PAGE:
Some 6 months before the September outbreak of WWII, at a joint services meeting the first tentative steps were taken when responsibility for sea rescue was given to Coastal Command. Although this was beginning, progress was slow, fragmented, and very uncertain. It was not until after the Battle of Britain, and well into 1941, before ASR flights equipped with Westland Lysanders (and later some Avro Ansons) began to be formed along the coasts to act as search aircraft for the boats, the only actual rescue vehicles. Later on, aircraft such as the 4-gun turret equipped Boulton Paul Defient (which was not of much use for anything else) joined the Lysanders. Both were now equipped to carry dinghy packs, and were able to provide some service to those in the water.

As the service developed, Spitfires were also assigned directly to the ASR flights, to fly armed search and spotting.

In the fall of 1941, the Supermarine Walrus amphibian lumbered onto the ASR scene, about the time the RAF began to form it’s scattered flights into squadrons. The desirability of an aircraft that could "land" in the sea and affect rescues on its own had long been obvious.

First flown in 1933, the Walrus was, from an aesthetic point of view – a disaster! Two fabric-covered wings spanning 45 feet, perched on top of a wooden hull (early ones had metal hull), with a 9-cylinder 775 horsepower Bristol Pegasus radial inserted between the wings in a pusher mode, and driving an ancient 4-blade wooden propeller. Oddly, enough, this relic from the past was designed by R. J Mitchell, who also gave the aviation world two of its most beautiful machines, the Schneider racing seaplanes of the 1920s, and the graceful Spitfire. However, beauty is as beauty does, and the Walrus did its job in a magnificent manner. To men bobbing around in the sea, it was more a thing of beauty than the other two.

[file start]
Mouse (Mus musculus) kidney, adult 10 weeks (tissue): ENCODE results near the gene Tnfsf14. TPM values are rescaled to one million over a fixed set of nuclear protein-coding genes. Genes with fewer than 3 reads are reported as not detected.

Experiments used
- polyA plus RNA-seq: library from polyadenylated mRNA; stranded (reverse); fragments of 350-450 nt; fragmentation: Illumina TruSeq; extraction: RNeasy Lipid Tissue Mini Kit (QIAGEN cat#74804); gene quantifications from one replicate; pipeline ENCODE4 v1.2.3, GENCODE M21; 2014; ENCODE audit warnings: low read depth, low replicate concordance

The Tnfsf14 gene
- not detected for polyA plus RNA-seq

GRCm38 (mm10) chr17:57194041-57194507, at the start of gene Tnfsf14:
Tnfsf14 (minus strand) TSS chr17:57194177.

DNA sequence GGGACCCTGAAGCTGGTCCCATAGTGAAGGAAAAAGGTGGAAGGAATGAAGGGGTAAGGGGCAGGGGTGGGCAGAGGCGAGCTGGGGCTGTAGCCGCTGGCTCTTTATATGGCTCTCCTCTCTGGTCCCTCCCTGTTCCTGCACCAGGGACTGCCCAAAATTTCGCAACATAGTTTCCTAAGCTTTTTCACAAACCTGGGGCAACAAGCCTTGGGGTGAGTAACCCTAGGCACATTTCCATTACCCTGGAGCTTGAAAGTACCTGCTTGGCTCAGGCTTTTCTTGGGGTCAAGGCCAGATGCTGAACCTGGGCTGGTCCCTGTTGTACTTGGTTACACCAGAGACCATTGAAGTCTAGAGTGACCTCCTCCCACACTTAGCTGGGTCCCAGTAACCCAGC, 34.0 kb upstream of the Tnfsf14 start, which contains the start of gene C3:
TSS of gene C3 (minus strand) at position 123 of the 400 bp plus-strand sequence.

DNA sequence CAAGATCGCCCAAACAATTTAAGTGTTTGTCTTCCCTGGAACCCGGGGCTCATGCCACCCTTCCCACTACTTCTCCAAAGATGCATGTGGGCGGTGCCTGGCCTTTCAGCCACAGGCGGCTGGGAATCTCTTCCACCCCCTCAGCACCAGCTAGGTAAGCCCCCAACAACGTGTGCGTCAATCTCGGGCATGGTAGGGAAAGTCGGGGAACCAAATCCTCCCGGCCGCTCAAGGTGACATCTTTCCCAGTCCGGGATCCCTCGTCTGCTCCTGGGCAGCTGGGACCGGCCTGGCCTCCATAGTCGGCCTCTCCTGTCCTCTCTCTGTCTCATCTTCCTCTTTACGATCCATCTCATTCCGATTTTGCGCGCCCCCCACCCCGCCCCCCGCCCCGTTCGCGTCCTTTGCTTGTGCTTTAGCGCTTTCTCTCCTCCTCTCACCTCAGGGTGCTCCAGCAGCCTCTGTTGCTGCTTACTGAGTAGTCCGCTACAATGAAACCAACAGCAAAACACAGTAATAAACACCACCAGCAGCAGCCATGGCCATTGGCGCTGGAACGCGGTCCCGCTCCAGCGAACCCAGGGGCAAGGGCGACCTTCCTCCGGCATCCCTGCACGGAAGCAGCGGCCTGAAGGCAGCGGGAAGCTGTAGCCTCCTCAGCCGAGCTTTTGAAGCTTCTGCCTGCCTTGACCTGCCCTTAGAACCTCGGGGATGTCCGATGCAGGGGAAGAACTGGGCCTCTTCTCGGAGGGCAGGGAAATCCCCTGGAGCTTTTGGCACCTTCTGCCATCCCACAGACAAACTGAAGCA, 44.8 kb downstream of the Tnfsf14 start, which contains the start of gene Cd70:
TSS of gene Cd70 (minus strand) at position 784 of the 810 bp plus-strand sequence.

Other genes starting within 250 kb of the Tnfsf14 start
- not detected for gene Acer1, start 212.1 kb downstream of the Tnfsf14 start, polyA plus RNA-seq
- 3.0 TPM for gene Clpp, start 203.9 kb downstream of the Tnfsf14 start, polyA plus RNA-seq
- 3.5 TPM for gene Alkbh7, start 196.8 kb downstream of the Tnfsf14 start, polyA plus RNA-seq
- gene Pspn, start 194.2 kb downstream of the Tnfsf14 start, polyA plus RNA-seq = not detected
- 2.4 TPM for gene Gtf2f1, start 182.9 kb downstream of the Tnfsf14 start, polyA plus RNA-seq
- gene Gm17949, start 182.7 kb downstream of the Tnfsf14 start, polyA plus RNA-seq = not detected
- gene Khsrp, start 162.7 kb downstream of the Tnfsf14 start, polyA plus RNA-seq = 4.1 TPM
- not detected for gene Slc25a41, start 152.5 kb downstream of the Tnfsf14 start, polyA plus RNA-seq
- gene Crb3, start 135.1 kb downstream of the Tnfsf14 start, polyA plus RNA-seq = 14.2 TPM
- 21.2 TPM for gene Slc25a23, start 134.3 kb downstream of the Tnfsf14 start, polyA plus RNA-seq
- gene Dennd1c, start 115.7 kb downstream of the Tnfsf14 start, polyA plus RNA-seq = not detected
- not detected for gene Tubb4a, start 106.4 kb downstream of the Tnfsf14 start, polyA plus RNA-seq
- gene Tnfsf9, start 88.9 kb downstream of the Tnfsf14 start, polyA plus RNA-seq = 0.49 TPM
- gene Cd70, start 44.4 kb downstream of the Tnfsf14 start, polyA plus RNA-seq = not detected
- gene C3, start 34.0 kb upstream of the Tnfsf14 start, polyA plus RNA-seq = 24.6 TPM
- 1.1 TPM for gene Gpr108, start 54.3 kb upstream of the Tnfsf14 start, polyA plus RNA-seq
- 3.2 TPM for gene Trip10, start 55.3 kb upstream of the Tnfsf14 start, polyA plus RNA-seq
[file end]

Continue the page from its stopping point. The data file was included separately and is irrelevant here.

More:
With the talent of the British services to bestow amusing apt and sometimes baffling nicknames and slang, it is no surprise to find that the Walrus was widely known as the SHAGBAT, with STEAM CHICKEN another favorite.

Even at the time, the Walrus could hardly have been considered ideal for sea rescue, due to its small size, single engine, and an inability to take off from the sea with more than five or six men aboard. (its normal crew was three.)

It had, of course, not been designed or purchased for rescue duty – it was basically a naval catapult launched aircraft for reconnaissance and to provide ranging information for the fleets big guns.

In 1941-45 however, it had at least two shining advantages, it was available and it was amazingly sturdy. There are many cases on record of the aircraft being taxied in mine-infested, storm-tossed seas, for hours, covering as much as 75 miles back to its base. Quite often it was in a damaged condition and overloaded with customers its crew had extracted from the water. Despite its lack of beauty and its disadvantages, uncounted numbers of aircrew survived because the SHAGBAT crews landed "when they knew they couldn’t take off again."

By the time the 8th Air Force began to arrive in strength, there were six rescue squadrons, based in wide arc around the south and east coasts of Britain which faced the continent. Those waters would produce thousands of customers for the squadrons, which consisted of 275 through 278, which operated a mixture of land-based types and Walrus (later also Sea Otter) amphibians. The other two, 279 and 280, were equipped with long range Hudsons and Ansons and these were augmented by Royal Navy Walrus units in the same area.

The impression should not be taken however, that the SHAGBAT was the star of ASR. Covering these same south and east coasts were approximately twenty RAF and RN marine detachments equipped with several types of boats, of which the most important were the RAF’s HSL (High Speed Launch) and the larger Royal Navy RML (Rescue Motor Launch).